Akili looking for early camp return

12-26-01, 10:10 p.m.

BY GEOFF HOBSON

Quarterback Akili Smith's torn hamstring was surgically repaired late Wednesday afternoon and his return has been projected for early to mid training camp.

Trainer Paul Sparling said Wednesday night there were no complications during the one-hour procedure by team doctor Angelo Colosimo at University Hospital after he repaired the two tears sustained Dec. 16 against the Jets.

"There were no surprises. It went smoothly," Sparling said. "He should

be back running in six months. It's too early to say if he'll be back for (the pre-season opener)."

Smith will spend the next three to four weeks in Cincinnati and then Sparling thinks he'll head back home to San Diego to continue his rehab. He'll miss the minicamp and voluntary camps leading up to July's training camp, but he'll be able to start running in late June.

"Six months after surgery," Sparling said. "Then we'll see if he can be ready for camp. It's too early say exactly when. But anywhere from early to mid camp."

INJURY UPDATE: Steelers RB Jerome Bettis missed Wednesday's practice with his groin problem and is questionable. He's been talking about getting back the last two games to get his timing down for the playoffs, but he's not expected to get a lot of carries Sunday even if he plays. He'd be shooting for his 10th 100-yard career day against the Bengals in 13 games. The Bengals haven't allowed a 100-yard rusher in eight straight games. The last two to do it were Bettis with 153 on Oct. 7 and the Bears' Anthony Thomas with 188 on Oct. 21. . .

Bengals QB Scott Mitchell (rib cage) is getting better, but he had trouble in Wednesday's cold and still can't practice. He's still doubtful for Sunday and trainer Paul Sparling said the best-case scenario is he can be an emergency hand-off guy. . . LG Matt O'Dwyer had a MRI on his knee and it confirmed the sprain in his medial collateral knee ligament that cost him three games earlier in the season is low grade and he's questionable. . .OLB Steve Foley (back) is doubtful.

MOVING ON: In the first day back to work since their sideline blowup in Baltimore, quarterback Jon Kitna and wide receiver Chad Johnson could be seen talking with each other in their own huddle as Wednesday's practice drew to a close.

"There's no need for that. We're professionals here. Life goes on. It's over," said Johnson, the rookie receiver, asked before practice about having a clear-the-air session with Kitna. "I'm not even thinking about that anymore."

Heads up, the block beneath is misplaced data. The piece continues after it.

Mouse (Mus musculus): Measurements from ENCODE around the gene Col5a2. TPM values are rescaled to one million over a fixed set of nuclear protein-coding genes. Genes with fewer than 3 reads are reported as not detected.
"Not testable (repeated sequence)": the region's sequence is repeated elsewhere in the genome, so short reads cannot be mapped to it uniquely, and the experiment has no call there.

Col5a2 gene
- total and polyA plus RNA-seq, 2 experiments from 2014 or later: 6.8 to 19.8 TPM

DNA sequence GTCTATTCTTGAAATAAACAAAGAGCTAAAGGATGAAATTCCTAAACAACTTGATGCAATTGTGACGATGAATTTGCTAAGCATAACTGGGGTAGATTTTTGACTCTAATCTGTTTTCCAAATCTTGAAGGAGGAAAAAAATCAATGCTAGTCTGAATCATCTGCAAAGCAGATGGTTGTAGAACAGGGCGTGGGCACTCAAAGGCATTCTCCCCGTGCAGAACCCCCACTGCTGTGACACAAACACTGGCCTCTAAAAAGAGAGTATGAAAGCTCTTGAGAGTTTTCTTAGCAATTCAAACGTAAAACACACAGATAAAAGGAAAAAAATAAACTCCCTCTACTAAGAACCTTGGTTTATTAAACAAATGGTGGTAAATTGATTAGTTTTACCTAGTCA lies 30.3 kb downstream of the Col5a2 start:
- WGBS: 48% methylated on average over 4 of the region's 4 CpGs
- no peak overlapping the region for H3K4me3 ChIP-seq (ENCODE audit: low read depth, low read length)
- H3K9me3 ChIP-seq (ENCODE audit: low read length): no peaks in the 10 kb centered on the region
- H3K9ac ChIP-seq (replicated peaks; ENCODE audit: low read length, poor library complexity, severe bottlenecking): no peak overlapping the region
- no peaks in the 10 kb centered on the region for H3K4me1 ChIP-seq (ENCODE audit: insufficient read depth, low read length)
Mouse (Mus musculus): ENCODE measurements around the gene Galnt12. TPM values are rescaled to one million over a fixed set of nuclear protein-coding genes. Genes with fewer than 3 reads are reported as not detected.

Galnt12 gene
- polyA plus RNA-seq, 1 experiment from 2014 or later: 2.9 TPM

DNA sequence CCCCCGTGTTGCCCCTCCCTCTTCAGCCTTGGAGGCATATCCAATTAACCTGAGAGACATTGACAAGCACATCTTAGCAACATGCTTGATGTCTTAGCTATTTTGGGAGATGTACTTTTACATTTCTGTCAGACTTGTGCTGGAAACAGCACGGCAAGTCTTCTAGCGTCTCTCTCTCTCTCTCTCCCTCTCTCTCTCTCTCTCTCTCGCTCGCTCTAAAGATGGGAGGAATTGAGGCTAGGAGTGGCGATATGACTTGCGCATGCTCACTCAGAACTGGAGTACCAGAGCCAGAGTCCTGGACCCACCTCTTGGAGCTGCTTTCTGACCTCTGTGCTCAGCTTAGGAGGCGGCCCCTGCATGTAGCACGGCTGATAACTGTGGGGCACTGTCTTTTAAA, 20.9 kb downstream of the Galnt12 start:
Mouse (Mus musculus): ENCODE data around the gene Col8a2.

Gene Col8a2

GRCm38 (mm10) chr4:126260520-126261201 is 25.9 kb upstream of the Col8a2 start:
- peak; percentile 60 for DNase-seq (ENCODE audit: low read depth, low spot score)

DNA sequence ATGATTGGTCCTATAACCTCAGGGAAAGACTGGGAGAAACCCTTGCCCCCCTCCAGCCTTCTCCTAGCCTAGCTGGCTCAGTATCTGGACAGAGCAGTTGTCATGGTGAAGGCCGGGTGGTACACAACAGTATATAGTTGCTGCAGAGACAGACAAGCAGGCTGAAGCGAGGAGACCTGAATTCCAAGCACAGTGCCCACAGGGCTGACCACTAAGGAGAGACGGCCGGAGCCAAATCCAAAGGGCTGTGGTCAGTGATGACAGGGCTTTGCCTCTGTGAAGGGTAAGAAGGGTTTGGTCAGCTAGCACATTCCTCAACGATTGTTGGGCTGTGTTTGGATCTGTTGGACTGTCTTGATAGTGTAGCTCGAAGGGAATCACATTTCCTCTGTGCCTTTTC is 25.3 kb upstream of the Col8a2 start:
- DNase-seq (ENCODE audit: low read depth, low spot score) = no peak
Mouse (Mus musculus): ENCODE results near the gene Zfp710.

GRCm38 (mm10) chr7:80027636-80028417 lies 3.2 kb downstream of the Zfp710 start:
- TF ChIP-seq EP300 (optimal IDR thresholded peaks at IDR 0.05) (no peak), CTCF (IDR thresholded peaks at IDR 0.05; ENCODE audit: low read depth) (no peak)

"No, we're men," said Kitna, the veteran quarterback, about a possible talk. "We just have to handle things as men. . .You can talk about it all you want. You can have a little pow-wow or meeting, but that is not going to solve it. You solve it by having those things happen positively in games."

On Sunday, Johnson dropped two big-play passes and got outfought by Ravens cornerback Duane Starks on a fade route that got intercepted in the end zone. In Wednesday's discussion of trust between receivers and quarterbacks, Kitna tried to be general.

"Trust is the biggest thing," Kitna said. "That they know that if they run their route and they know they are supposed to get the ball

on that play that they are going to get it if they are open. It is the same thing on the other end of it. I know that if I have a one-on-one situation, I'm going to give my guy a chance to go up there and make a play for me."

For his part, Johnson made peace after he was the one who objected to Kitna's comments on the sideline after the second drop.

"I made two critical errors that I don't believe I should have made," Johnson said. Asked if he and Kitna could ever reach the trust they both seek, Johnson said, "Yeah, of course. That's all there is to it. We'll get it right."

POWER PLAY: Head coach Dick LeBeau, who is believed to have one year left on his contract, allowed Wednesday he doesn't think he's in job trouble at the end of the season. That's what Bengals President Mike Brown has been indicating, but not confirming.

There are those who want to add "General Manager," to the title of whoever is the Bengals head coach and take the duties from Brown. The reality is, Brown and the current head coach don't want to do it that way.

LeBeau said Wednesday he

had enough going on as coach and said, "I wouldn't want it."

The topic came up when LeBeau was asked if he has enough power to control his own destiny.

"I think I have as much say on what goes on here as any coach who has in his title, 'Head Coach,' not 'Head Coach and General Manager,'" LeBeau said. "I am consulted and involved in everything that we do. The answer to that question is, within the job description that I have, yes.

"Now, do I have as much say as a man who is Head Coach and General Manager? There aren't very many of those to my knowledge. That guy probably has a little bit better situation in terms of absolute control. That job doesn't exist anymore. They are doing all right in Green Bay, but I wouldn't want it. Put it that way."

The working number is about half the NFL coaches have a GM's final authority in personnel matters. LeBeau said he thinks Brown's way can work: "I'd like to win a few more games. I'm very confident that we can do it the way that we are structured."

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